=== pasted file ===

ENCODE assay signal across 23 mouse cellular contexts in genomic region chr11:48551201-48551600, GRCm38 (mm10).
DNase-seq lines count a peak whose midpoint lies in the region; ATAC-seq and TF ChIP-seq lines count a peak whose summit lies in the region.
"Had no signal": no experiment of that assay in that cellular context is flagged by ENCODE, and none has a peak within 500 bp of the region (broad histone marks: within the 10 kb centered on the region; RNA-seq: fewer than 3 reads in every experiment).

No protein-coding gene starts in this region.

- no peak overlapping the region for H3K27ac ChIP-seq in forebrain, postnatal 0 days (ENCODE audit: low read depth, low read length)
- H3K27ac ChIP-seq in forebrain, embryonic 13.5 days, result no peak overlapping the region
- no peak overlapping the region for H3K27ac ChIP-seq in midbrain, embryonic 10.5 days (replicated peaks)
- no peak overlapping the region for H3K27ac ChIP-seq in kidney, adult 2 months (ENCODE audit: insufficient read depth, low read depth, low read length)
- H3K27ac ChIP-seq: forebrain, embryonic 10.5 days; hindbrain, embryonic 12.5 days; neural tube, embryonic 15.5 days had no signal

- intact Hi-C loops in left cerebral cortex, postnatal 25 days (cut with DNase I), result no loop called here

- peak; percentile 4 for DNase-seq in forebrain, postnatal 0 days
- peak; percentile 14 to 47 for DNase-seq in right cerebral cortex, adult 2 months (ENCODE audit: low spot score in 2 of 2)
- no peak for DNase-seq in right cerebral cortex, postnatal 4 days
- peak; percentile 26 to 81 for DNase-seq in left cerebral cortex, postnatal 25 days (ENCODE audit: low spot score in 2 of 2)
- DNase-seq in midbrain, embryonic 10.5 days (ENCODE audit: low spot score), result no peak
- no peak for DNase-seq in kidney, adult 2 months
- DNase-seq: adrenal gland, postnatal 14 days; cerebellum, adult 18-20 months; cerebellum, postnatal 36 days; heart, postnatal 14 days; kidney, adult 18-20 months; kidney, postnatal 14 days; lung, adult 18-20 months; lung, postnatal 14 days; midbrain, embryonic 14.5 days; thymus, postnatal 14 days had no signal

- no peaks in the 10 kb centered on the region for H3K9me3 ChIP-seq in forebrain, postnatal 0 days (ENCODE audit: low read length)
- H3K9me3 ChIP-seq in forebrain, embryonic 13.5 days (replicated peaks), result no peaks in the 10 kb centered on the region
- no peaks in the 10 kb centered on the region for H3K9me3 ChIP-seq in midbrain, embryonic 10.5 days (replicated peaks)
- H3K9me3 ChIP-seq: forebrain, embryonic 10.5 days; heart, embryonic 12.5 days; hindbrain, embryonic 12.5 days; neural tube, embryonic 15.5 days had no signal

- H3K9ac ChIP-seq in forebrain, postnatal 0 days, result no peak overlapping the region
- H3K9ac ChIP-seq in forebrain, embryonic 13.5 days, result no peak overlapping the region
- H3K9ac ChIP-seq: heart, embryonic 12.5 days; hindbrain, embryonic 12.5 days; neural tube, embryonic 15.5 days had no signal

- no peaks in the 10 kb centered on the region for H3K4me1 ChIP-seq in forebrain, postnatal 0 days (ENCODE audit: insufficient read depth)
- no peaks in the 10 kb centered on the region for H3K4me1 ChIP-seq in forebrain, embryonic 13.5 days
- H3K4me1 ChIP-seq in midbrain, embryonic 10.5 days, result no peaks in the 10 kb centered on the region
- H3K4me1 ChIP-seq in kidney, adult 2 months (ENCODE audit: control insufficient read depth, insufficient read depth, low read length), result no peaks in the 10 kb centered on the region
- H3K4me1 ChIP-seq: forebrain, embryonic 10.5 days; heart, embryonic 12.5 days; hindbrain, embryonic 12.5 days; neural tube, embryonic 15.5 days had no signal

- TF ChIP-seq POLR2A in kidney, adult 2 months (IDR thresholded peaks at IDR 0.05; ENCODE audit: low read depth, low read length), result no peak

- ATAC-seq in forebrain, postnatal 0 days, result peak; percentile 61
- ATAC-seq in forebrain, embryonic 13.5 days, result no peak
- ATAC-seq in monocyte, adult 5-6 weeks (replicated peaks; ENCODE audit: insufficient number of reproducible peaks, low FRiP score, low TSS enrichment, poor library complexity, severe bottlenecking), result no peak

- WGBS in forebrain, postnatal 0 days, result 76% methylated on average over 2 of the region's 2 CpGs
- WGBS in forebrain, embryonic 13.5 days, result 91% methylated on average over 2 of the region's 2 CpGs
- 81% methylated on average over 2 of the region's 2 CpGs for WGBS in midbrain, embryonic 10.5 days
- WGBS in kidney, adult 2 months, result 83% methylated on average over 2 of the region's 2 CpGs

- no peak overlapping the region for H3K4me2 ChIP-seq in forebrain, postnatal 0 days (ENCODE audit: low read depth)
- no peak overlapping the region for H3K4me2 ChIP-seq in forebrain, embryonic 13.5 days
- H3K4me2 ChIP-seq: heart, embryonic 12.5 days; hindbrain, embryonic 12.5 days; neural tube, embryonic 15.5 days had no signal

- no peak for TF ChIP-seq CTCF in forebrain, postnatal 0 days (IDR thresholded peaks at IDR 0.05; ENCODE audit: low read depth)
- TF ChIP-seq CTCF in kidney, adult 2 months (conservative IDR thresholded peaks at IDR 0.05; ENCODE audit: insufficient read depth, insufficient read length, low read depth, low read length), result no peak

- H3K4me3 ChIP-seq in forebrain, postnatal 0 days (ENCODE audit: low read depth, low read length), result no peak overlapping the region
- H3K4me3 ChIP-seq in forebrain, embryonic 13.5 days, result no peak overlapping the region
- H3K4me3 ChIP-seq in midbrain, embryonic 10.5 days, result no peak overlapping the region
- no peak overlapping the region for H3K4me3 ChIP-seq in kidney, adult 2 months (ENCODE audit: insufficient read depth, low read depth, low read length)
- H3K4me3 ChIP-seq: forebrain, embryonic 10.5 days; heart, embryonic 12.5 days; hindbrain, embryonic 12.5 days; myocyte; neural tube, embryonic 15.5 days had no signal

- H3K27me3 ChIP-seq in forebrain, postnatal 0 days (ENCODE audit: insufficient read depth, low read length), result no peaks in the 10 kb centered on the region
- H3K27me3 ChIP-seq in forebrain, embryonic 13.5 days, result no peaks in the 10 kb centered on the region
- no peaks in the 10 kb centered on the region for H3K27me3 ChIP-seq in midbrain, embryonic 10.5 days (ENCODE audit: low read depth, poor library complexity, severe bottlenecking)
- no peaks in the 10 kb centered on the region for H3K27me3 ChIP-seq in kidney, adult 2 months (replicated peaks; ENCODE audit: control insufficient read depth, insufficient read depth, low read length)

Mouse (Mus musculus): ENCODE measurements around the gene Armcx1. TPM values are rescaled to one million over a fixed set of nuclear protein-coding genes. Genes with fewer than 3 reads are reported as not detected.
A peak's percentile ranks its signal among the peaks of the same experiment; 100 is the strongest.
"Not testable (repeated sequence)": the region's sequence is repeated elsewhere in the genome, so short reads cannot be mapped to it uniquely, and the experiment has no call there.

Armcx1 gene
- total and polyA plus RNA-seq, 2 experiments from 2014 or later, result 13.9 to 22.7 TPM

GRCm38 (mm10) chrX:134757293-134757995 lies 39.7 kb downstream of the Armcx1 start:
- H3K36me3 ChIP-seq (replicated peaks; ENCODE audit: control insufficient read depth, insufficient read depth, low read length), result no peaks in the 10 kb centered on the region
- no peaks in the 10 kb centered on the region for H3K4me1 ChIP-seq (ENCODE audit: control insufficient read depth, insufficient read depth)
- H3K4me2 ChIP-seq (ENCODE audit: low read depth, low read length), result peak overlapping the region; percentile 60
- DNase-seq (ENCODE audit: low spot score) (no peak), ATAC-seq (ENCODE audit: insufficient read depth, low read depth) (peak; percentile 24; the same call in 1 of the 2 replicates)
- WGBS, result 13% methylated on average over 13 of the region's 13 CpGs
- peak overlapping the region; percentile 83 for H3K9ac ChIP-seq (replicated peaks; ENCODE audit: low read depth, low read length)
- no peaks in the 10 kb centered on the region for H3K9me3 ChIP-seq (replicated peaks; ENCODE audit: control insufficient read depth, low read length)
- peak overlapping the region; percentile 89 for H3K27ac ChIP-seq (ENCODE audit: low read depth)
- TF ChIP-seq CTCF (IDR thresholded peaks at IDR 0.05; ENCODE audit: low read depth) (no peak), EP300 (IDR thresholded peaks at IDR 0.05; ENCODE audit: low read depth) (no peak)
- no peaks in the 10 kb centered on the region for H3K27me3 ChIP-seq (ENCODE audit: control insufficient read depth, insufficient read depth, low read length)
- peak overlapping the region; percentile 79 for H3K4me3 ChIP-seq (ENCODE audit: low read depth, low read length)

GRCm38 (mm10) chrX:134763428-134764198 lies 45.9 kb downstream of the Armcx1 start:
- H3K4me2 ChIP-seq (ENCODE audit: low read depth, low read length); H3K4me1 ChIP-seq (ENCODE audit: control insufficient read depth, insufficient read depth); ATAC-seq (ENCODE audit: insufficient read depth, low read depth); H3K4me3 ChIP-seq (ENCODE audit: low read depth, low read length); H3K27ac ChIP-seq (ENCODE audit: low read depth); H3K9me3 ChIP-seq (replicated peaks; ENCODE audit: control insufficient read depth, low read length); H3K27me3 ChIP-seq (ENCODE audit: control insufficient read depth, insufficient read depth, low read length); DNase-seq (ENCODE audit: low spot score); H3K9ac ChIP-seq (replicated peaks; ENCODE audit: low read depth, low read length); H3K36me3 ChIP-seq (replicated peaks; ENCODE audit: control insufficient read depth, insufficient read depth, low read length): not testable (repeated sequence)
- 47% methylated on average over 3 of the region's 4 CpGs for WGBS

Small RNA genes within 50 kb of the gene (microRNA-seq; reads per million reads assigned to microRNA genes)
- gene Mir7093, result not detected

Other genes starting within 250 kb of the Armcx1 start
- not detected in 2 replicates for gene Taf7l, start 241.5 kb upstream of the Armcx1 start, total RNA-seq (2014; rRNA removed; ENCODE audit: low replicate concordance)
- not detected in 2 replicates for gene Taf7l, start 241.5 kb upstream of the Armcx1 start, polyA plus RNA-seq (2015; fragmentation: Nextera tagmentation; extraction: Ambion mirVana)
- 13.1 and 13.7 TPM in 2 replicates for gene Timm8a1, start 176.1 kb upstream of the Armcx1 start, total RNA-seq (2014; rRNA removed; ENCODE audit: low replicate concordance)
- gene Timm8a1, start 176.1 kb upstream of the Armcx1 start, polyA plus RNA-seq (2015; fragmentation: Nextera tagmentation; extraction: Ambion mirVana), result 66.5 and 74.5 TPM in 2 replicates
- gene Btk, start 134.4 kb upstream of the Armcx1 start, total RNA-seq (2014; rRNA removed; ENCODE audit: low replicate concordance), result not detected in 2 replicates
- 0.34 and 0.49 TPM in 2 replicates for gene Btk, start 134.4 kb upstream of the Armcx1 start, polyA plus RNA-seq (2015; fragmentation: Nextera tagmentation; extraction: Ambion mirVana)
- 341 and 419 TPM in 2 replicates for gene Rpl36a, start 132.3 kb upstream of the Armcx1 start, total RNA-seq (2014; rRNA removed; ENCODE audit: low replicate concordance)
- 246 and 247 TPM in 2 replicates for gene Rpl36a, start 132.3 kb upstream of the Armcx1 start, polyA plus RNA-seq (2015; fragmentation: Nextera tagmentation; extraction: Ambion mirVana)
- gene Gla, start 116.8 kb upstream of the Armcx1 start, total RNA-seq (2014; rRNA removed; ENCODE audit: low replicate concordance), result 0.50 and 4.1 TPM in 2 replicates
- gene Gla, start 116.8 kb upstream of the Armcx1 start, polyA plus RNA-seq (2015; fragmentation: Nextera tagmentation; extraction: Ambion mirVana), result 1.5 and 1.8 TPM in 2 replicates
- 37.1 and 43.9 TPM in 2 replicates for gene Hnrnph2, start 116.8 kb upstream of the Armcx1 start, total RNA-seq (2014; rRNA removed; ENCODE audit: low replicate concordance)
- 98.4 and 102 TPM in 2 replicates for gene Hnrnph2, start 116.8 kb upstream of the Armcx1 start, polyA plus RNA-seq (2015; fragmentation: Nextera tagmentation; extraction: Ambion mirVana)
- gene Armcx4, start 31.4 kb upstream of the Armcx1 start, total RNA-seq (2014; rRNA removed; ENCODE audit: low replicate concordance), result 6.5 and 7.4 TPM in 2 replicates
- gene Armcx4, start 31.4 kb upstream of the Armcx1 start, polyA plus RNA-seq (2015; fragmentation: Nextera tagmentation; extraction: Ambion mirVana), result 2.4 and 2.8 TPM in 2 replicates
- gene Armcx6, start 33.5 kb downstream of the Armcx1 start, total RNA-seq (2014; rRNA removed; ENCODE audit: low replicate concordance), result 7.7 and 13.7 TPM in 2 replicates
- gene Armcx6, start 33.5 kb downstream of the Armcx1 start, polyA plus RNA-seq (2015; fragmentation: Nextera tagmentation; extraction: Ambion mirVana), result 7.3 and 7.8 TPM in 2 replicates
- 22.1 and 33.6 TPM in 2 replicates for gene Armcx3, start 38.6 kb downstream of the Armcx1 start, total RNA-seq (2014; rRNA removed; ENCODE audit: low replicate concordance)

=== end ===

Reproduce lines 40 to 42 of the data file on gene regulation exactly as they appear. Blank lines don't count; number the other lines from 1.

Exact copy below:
- H3K4me2 ChIP-seq: heart, embryonic 12.5 days; hindbrain, embryonic 12.5 days; neural tube, embryonic 15.5 days had no signal

- no peak for TF ChIP-seq CTCF in forebrain, postnatal 0 days (IDR thresholded peaks at IDR 0.05; ENCODE audit: low read depth)
- TF ChIP-seq CTCF in kidney, adult 2 months (conservative IDR thresholded peaks at IDR 0.05; ENCODE audit: insufficient read depth, insufficient read length, low read depth, low read length), result no peak